Just Go For It

The way to feel like you actually know what you’re doing is just to do it. Call the number on the ad, go to the places you want to see, ask questions, take pictures, consult with everyone you know. For every 20 places you inquire about at least one might be sublimely perfect for you in a way you will probably appreciate more when you have been house-hunting for nearly two years. Or maybe they will all suck. But either way you’re getting knowledge that is pretty much invaluable to you as an adult.

Because that’s what you are now: a rent paying, meal-cooking, house-hunting adult. So go out there are be wonderfully, smashingly, amazingly terrible at it.

Advertisements

Breaking all the rules: a guide to skipping out your (hall) orientation

You’re only allowed to wear black and white; no open-toed shoes or jewellery; no cell phones or room keys. Sounds like a night in jail? Nah, that’s just orientation on a hall in Mona.

I’m not going to delve into the details of the highly suspect tradition because it might reveal the identity of my completely anonymous source. Instead, using information gleaned from this top-secret interview I’m going to give you all the tips and tricks for avoiding your orientation process.

Budge over, there. Keep moving!

1. Show up a week and half late for orientation.

By then all the first years would have been known to the hall seniors and you will appear more like a returning student. No one will pay any attention to you (especially if you don’t have a roommate). Don’t have a roommate.

2. Express little to no interest in receiving a hall name.

The hall name is a symbol of your enslavement to the man woman. By this appellation you will be known to all the hall seniors and they will be able to call you by name when they’re rounding up the other victims first years. Not having one is like not having a TRN, you’re essentially off the radar.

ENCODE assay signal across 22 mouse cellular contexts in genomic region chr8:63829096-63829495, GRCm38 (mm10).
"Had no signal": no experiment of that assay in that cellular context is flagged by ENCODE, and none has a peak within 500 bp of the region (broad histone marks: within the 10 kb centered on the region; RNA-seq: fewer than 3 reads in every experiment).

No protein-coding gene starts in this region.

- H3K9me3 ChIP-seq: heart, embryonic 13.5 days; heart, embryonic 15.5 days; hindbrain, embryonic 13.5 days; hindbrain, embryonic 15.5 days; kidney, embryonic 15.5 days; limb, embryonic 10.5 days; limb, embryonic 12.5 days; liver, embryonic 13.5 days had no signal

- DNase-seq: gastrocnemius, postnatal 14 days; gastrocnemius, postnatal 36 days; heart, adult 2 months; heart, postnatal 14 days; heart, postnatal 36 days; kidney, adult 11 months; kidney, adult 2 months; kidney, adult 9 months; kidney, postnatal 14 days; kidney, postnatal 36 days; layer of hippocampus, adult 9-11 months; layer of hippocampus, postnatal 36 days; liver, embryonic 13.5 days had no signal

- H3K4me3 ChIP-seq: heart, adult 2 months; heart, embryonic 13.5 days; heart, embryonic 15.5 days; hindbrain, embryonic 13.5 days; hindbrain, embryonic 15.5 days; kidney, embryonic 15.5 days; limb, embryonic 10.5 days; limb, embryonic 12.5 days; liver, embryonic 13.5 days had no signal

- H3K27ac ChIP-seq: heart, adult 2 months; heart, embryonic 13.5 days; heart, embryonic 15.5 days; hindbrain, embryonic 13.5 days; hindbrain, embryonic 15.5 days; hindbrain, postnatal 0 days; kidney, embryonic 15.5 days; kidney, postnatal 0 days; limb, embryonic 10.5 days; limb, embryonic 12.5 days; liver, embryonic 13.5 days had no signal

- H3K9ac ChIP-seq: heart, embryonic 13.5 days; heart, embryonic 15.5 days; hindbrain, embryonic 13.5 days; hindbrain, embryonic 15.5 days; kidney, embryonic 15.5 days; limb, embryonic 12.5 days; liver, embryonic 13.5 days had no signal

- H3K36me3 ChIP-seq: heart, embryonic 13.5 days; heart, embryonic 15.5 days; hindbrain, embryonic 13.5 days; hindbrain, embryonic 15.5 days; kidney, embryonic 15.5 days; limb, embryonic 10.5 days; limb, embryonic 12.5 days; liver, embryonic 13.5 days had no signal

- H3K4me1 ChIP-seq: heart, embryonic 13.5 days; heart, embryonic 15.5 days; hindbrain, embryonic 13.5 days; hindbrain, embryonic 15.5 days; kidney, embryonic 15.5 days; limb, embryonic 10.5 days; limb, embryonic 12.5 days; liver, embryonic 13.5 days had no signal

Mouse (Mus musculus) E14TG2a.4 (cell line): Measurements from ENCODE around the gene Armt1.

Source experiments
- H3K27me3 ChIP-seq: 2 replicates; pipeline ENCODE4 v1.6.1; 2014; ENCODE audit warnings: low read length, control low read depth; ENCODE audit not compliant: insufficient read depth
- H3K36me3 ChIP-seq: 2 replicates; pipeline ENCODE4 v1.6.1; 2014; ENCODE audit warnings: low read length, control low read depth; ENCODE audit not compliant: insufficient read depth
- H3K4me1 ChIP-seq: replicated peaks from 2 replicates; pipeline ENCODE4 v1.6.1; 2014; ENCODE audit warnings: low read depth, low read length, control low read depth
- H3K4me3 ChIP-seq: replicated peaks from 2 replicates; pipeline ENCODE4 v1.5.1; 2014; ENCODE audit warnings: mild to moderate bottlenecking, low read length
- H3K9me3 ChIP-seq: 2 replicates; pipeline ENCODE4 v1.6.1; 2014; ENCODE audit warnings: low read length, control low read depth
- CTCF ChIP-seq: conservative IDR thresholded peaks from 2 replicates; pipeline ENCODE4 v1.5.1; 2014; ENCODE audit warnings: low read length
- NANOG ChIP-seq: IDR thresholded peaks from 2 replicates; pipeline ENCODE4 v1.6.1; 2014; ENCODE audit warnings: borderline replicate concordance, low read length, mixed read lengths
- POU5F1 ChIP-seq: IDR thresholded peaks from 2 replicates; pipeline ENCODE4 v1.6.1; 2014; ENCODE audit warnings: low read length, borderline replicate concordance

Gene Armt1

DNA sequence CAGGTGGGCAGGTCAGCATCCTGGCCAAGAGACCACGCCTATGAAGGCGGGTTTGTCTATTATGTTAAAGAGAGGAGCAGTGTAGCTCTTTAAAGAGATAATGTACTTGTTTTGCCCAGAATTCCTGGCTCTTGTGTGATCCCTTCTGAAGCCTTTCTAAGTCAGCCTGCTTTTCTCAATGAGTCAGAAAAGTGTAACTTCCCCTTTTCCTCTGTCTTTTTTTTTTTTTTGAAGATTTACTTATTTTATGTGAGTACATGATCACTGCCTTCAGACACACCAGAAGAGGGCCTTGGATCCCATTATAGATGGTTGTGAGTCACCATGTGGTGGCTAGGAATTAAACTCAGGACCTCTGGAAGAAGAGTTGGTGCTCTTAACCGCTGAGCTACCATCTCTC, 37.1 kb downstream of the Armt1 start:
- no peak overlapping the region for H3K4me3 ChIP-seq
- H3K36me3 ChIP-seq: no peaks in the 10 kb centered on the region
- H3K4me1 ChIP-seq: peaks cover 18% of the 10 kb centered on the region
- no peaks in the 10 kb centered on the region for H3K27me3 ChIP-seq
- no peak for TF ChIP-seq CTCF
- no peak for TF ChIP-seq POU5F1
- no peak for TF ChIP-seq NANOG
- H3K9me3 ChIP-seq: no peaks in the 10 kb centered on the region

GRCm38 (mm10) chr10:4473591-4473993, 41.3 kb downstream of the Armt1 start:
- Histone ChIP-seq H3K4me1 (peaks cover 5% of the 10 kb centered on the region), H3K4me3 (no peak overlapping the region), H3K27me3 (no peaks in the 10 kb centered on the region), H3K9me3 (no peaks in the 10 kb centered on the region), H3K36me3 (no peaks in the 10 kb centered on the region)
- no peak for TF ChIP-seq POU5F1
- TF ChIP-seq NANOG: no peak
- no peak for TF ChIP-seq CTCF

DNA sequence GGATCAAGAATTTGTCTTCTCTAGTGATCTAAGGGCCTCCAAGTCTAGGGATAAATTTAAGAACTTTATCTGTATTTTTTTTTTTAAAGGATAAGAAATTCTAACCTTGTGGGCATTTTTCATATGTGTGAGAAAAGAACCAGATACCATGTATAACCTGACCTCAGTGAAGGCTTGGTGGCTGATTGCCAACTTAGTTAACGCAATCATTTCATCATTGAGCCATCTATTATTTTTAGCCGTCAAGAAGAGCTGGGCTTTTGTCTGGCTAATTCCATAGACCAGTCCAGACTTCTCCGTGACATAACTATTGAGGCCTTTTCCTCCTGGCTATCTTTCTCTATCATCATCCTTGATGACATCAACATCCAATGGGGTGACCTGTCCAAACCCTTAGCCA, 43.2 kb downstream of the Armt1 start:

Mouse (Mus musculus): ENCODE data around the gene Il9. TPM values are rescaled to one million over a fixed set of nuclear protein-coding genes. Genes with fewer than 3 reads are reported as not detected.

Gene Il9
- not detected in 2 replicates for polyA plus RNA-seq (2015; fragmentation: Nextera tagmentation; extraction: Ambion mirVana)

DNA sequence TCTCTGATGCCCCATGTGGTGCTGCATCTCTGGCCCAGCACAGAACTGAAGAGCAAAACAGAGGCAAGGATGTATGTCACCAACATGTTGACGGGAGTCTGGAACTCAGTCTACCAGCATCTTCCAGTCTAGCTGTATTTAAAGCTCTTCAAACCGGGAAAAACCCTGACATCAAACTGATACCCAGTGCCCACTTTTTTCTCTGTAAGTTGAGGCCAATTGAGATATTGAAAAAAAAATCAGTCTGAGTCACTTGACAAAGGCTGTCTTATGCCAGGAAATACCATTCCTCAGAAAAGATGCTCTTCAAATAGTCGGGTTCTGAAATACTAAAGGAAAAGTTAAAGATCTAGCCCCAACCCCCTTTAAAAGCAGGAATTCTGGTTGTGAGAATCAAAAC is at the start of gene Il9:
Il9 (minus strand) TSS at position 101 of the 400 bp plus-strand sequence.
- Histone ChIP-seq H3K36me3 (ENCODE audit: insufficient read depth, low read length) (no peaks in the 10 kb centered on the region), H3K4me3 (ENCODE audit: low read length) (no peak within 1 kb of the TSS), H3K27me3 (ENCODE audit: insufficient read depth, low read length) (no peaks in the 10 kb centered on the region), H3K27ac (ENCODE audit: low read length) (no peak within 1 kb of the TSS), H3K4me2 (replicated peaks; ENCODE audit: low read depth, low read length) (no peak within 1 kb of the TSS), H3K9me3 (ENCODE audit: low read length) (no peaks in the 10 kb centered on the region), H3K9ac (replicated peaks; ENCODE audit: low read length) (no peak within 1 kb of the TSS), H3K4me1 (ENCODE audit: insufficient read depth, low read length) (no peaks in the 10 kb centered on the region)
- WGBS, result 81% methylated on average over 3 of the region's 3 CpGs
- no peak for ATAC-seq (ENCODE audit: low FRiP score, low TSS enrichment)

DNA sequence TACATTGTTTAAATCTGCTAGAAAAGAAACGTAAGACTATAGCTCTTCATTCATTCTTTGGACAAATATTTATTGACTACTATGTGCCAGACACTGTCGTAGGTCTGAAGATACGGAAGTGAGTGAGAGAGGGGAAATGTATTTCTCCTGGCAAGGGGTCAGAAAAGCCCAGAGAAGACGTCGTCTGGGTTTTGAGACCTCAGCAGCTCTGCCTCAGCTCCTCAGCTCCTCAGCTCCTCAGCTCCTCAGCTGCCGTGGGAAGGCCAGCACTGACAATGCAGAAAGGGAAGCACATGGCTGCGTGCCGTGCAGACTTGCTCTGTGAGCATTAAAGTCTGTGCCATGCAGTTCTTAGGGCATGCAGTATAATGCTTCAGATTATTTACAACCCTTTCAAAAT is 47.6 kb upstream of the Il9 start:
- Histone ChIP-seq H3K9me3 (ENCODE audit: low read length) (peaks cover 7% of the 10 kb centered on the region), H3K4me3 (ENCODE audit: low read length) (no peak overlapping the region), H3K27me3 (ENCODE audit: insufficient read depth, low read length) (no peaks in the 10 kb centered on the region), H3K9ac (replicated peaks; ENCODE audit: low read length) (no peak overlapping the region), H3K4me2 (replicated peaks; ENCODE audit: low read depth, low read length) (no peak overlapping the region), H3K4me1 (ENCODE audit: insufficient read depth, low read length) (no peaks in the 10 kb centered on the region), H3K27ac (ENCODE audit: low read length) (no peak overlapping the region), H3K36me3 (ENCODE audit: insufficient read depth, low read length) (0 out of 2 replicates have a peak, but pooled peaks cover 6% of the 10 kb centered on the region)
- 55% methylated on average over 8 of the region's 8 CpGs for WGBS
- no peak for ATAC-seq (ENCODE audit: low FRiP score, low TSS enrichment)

3. Spend most of your time off the hall.

Go the library. Hang out with your friends from other halls (breaking a major rule of orientation). Spend your nights elsewhere. This will guarantee you plausible deniability. You weren’t just absent from orientation activities, you didn’t even know about them.

4. When you do go to activities, act dumb.

Put on your most innocent face when you’re caught mumbling the words to the Hall Song. Respond to all their inquiries with “I’m so sorry, I didn’t know that. I’m new here, you see.” You can do this every time they catch you. Since you won’t be around much (see Tip #3), it’s almost guaranteed that you can pull this trick on a different person every time.

5. Ask the first years how it’s going.

Be sympathetic to their complaints, like an older sister. They’ll stop seeing you as one of them (if they ever did) and start seeing you as a special breed of senior. One who doesn’t know as much as the other seniors, but who has to be a senior because you don’t participate in any first year stuff.

6. Talk to the security guards.

They will tell you everything you need to know, and there’s no senior being suspicious because you don’t know the proper procedure for putting a notice up.

7. Realize that you can fool everyone except the seniors.

The third years especially will already know everyone on hall. But as a new face that they haven’t seen in orientation activities, the hall committee members might be a little more likely to cut you some slack. Don’t count on it though.

8. Be nice to everyone, unless you don’t plan to return next year.

If you’re planning to apply for space on hall next year, then skipping out on your orientation will be a big strike against you. You can remedy this by being polite to everyone you talk to. And by participating in (voluntary) hall activities. On a hall which is fairly small you can get noticed pretty easily, though not necessarily in a good way.

Disclaimer: If you’re a first year university student, hall orientation is an excellent way to make friends and get to know the people you’ll be living with. I highly recommend going through with it.

But if you’re knee-deep in a university programme and only living on hall for the first time, then I highly recommend skipping out on it.

Read Robin is a professional bad decision maker, and old hat at doing the wrong thing. Stay tuned for more tips on What Not to Do to Survive your Third Year of Medical School.